Scholar James Q. Wilson, who died a few months ago at the age of eighty, hated to be praised. He was truly modest. Now that he has departed he can do no more, and it is up to those he left behind to secure his reputation. So what did Wilson have to teach us?
It was mostly about the importance of character—in life, in politics, and in political science. Character is taught first by example and then with words.
I begin from the softball and touch football games Jim organized when he was chairman of Harvard’s government department in the early 1970s. These were games among a few faculty and more graduate students, but Jim’s purpose was to put together a team that would challenge Yale’s political science department. We played them several times with forgettable results (Yale won most).
Yale was Harvard’s traditional rival, but at this time it was also the home of the new behavioralist political science that later spread so harmfully across the political science profession. We from Harvard represented the new neoconservative American politics led by Jim. These were contests with a meaning, and Jim approached them with a very unscientific will to win.
The will to win in sports can also be found in politics. It is not the same as the desire for gain, the economic motive that was adopted by the Yale behavioralists as the essence of politics and, again, lamentably lapped up by the profession.
The will to win might make you forgo the desire for gain. It can be dangerous and, because it cannot be removed from human nature, it needs to be controlled. Here is where character comes in.
What Wilson, after his mentor Edward Banfield, called “the progressive impulse” tried to ignore the phenomenon of human partisanship and the need for character to direct it. The progressives, with their social science, thought they could go directly to the rational, economic solution and did not take account of the ways people resist science and reason when they believe it works against them.
These ways are many and unpredictable, particularly since social science in its pompous naiveté cannot see why people resist social science. That is why progressives think they know more than they do and overestimate the ease of change.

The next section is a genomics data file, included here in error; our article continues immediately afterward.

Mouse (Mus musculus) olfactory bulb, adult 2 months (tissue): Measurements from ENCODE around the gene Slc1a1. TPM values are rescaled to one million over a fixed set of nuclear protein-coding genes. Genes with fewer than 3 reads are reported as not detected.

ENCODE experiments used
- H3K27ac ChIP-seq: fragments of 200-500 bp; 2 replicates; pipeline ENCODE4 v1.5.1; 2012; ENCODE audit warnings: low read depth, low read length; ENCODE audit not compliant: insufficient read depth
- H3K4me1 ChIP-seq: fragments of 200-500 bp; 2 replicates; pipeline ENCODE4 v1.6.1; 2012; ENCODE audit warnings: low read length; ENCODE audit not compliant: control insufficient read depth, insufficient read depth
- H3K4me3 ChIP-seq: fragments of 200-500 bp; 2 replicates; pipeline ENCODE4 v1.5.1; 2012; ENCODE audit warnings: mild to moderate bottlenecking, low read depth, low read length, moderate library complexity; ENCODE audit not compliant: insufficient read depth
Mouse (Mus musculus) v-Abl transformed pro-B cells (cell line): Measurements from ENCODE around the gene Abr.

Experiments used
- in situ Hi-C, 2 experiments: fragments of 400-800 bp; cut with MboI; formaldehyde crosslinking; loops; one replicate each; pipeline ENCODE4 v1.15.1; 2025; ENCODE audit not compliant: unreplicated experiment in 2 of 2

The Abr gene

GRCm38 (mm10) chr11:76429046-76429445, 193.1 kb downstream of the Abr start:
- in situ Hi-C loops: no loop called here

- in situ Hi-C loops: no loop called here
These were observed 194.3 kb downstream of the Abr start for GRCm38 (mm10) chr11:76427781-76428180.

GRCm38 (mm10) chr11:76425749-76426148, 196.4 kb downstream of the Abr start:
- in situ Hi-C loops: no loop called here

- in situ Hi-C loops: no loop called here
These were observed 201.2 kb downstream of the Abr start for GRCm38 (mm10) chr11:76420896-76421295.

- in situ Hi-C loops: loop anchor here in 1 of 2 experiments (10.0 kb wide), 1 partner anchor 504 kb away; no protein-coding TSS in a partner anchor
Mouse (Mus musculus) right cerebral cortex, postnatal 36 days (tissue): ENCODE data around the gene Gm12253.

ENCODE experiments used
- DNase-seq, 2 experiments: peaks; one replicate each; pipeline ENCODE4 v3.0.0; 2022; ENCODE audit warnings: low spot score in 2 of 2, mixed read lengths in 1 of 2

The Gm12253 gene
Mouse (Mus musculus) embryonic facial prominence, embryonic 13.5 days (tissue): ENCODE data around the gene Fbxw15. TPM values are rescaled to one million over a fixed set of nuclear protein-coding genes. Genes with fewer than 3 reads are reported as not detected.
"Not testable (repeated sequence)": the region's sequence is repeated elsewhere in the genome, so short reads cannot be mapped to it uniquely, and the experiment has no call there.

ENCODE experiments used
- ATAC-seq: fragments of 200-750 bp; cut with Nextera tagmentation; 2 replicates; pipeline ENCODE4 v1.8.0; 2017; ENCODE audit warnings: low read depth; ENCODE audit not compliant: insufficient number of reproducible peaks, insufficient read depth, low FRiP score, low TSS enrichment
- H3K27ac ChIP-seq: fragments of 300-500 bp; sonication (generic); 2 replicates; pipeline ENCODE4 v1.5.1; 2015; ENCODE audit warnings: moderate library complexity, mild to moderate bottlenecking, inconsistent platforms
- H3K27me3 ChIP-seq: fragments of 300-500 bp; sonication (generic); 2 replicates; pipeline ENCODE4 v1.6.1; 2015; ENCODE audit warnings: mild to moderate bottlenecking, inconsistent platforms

When Jim was thirty-five, he had a minor role in the Johnson administration, chairing a commission on crime. At that time he sought out Irving Kristol, editor of a new journal, the Public Interest, who welcomed him and published an article of his in the second issue.
Jim became a regular and wrote more than forty essays during the life of the journal (until 2005), as he and other contributors gradually dismantled every aspect of LBJ’s Great Society. His last article, in the last issue, was called “Character and Culture.”
Jim was a student of political behavior, but he looked at behavior differently from the Yale behavioralists. He once said: “Tobacco shortens one’s life; cocaine debases it.” Note the word debases. Jim said that without embarrassment and without quotation marks. Political behavior consists of self-interest, plus something else not found in the bleak, value-free landscape of behavioralism.
The work of James Q. Wilson, shown accepting the Bradley Prize in 2007, taught the difference between true and false rigor in the study of political behavior. His true rigor gave due weight to necessities, patterns of choice, modes of human character, and happenstance.
Behavior is self-interest plus character, or self-interest wrapped up in character. The word debases is just as much a fact as the word shortens. Social science needs the first as well as the second in order to tell the truth.
But character is not the same as “values.” Character can be studied; values have to be trumpeted. So the study of character is compatible with the study of behavior.
Jim’s work was always rigorous. He didn’t try to be more rigorous than political life permits, but he never failed to seek out and use what empirical data there is. I shall not try to sum up his work—he was the best and most accomplished political scientist of his generation—but simply say that it teaches us the difference between true and false rigor in the study of political behavior. His true rigor gave due weight to necessities, patterns of choice, modes of human character, and happenstance.
Jim did not seek controversy so as to make a name for himself, and he did not avoid it so as to play it safe. He was a teacher at Chicago, Harvard, UCLA, Pepperdine, and recently at Boston College. Mostly he taught at Harvard. Jim’s lectures were a model of clarity and articulate good sense. He was able to make students enthusiastic over prudence, while other teachers gained applause only with displays of soft liberalism or manic extremism. In private, he always gave the best advice you’d ever get.
His public service was extensive, but there were two limitations on what he could do. First, he was limited by the capacity and discernment of those who could have benefited from his advice but chose not to seek it or heed it. Second, and more fundamental, Jim never tried to be more than a professor. It is as if he wanted to teach us by example that there is nothing higher.
There are two other things you need to know about Jim Wilson. This wonderful man had a wonderful wife, Roberta. In the tradition of old-fashioned husbands, everything he did was done for her—and not to settle a personal identity crisis.
And he was very American. He never preached Americanism, but he liked the things Americans like: baseball, steak, beer, cars. And when not keeping up with the profession, he liked a good book.